International Law and the Politics of DisplacementVIEW EVENT DETAILS
The first in our four-part series on mobility, displacement and refugees in South Asia
The United Nations High Commissioner for Refugees (UNHCR) has said that by the end of 2020, at least 82.4 million people in the world have been displaced because of persecution, violence, human rights abuse, and disruptions to public order. Of these, 26.4 million are classified as refugees. Over the years, there have been comprehensive efforts by the global community, to define what makes someone a refugee; how host countries can ensure refugees are protected; and what qualify as refugee rights. The first of these was the 1951 Convention, in the aftermath of the World Wars. This identified refugees' right to live and work in their host country, and to be protected against returning to potentially dangerous home territory. But this was largely limited to those in Europe. The 1967 Protocol aimed to widen its geographic scope to the non-European world, but many questions still remain as far as South Asian countries are concerned.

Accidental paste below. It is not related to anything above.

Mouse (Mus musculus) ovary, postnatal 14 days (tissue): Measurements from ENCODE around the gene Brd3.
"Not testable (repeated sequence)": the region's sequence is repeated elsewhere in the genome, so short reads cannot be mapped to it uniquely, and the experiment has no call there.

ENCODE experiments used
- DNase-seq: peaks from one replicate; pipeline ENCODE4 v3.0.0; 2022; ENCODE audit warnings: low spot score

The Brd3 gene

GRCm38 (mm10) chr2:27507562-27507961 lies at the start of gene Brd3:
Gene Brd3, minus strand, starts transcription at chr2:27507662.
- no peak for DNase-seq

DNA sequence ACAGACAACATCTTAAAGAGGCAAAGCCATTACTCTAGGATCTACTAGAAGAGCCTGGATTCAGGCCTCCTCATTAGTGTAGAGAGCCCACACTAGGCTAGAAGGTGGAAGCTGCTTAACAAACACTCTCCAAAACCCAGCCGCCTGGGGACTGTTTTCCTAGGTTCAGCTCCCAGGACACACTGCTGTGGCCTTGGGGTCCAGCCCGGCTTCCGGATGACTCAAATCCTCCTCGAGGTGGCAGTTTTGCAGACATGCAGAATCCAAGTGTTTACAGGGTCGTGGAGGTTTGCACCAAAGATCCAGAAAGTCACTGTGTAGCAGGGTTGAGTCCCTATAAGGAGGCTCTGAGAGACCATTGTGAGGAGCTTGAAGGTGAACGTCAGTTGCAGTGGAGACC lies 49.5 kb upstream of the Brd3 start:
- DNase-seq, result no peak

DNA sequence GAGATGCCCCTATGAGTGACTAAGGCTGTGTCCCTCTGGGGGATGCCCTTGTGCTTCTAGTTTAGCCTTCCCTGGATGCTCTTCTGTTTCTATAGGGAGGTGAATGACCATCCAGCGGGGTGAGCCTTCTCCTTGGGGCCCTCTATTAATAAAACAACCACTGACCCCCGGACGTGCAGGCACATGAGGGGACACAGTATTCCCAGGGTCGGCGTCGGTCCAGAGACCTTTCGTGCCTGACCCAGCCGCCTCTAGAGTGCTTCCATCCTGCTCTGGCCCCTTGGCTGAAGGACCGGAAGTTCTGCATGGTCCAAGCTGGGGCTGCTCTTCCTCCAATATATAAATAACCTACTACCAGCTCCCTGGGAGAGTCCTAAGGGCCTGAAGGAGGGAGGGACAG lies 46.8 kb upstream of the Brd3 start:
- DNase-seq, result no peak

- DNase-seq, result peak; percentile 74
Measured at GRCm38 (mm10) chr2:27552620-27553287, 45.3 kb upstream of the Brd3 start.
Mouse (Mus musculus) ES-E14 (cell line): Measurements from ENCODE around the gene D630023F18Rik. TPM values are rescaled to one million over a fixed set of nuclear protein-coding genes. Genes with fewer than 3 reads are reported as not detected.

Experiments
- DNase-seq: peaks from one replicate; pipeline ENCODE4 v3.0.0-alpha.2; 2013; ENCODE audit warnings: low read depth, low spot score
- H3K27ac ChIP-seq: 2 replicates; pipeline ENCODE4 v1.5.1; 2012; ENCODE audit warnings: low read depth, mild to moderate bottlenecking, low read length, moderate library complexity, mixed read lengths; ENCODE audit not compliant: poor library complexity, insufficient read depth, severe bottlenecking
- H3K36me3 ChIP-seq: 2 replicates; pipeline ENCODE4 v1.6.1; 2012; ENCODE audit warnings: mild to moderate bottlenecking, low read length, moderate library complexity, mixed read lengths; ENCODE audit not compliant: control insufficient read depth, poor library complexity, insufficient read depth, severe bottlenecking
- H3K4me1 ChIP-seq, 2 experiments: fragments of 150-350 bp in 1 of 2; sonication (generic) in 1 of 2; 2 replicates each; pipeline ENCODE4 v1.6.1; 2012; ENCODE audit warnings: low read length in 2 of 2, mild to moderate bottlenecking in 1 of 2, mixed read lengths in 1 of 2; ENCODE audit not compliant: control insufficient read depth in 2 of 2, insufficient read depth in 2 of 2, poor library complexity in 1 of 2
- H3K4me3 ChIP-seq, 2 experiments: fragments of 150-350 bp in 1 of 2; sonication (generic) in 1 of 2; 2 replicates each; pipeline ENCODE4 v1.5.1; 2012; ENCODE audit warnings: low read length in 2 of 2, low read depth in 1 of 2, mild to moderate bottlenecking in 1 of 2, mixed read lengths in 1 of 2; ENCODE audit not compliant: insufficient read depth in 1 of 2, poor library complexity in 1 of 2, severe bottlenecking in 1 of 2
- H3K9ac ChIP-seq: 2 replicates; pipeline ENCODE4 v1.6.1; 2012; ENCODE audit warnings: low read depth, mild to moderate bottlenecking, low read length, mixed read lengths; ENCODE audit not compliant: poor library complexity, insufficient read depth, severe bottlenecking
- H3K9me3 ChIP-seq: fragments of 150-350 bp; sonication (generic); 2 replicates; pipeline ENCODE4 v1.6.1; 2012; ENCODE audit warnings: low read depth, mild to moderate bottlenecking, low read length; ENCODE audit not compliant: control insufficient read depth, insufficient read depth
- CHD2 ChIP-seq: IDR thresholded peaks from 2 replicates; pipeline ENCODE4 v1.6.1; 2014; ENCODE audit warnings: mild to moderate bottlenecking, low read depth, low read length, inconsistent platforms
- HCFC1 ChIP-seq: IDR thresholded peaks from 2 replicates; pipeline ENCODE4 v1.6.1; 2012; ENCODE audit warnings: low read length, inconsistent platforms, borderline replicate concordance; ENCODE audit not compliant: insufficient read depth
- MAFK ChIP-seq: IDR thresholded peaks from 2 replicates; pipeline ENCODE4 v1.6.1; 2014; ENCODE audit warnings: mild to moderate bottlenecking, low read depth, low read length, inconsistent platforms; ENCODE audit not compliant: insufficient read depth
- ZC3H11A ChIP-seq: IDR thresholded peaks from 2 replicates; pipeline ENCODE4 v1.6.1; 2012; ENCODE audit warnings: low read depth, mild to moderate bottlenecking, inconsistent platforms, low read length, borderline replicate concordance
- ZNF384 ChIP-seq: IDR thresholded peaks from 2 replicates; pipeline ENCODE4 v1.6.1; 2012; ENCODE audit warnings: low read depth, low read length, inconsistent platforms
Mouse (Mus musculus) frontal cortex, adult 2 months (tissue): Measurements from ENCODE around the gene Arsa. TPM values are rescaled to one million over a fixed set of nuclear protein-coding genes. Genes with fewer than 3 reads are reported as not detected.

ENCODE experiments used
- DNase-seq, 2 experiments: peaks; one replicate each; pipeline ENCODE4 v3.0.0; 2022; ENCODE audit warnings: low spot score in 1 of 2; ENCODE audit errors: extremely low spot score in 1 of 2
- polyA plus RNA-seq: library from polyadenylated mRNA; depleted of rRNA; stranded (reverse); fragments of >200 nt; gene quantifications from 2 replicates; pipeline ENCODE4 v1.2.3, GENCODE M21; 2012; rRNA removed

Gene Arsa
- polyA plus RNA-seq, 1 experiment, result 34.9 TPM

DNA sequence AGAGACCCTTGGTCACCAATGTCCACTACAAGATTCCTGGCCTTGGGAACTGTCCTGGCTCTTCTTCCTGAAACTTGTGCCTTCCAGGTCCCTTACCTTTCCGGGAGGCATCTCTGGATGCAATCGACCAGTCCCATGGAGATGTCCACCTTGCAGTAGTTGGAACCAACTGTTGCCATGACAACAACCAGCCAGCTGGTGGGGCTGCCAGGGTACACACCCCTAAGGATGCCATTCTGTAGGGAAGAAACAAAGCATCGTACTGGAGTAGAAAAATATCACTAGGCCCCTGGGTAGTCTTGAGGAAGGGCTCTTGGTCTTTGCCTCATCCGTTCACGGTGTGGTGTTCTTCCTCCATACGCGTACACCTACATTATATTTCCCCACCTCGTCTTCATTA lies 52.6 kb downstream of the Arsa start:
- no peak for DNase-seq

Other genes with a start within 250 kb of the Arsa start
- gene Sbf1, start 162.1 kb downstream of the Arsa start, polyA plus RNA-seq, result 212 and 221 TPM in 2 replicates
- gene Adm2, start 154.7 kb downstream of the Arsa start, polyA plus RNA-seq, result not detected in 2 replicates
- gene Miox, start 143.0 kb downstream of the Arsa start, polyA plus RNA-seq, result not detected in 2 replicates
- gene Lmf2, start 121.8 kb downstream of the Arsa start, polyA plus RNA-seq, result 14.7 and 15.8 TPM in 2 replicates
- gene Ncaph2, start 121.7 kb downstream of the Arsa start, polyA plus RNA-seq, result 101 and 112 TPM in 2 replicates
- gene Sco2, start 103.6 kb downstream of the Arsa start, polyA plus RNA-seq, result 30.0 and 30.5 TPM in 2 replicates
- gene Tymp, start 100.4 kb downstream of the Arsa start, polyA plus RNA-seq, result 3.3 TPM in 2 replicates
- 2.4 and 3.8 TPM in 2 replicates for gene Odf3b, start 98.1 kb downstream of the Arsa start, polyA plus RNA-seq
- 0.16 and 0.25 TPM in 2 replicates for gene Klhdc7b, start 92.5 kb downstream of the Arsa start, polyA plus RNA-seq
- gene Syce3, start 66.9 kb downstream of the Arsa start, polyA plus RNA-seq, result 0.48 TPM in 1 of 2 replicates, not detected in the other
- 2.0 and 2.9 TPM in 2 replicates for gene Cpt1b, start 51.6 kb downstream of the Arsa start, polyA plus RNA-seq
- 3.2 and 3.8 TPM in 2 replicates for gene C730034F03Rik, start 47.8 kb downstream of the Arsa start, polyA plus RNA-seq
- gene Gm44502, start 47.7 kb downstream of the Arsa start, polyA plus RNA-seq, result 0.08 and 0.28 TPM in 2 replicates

Barring Afghanistan, no South Asian country is a signatory to the Protocol. This opens up questions on what refugees in this area are legally entitled to. In India, for instance, the 1946 Foreigners Act, rather than any act mentioning or pertaining to refugees, is the main legal framework used for the many refugees in the country, numbering over 2.5 million. Join our panel as we explore some questions relating to refugees' rights and status -- should South Asia sign the 1967 Protocol, or are there other global benchmarks to follow? Would one law across South Asia be most useful or should there be country-wise specifications taking into account the context? At the national and subcontinental level, what have been some examples of legal protection and what are some roadblocks?
Join our panelists, Ali Johar, founding member of Rohingya Human Rights Initiative, Professor Jay Ramasubramanyam, Assistant Professor, York University, and Ujjaini Chatterji, Lawyer as they explore these questions on June 8, 2023, from 6 pm to 7:30 pm over Zoom.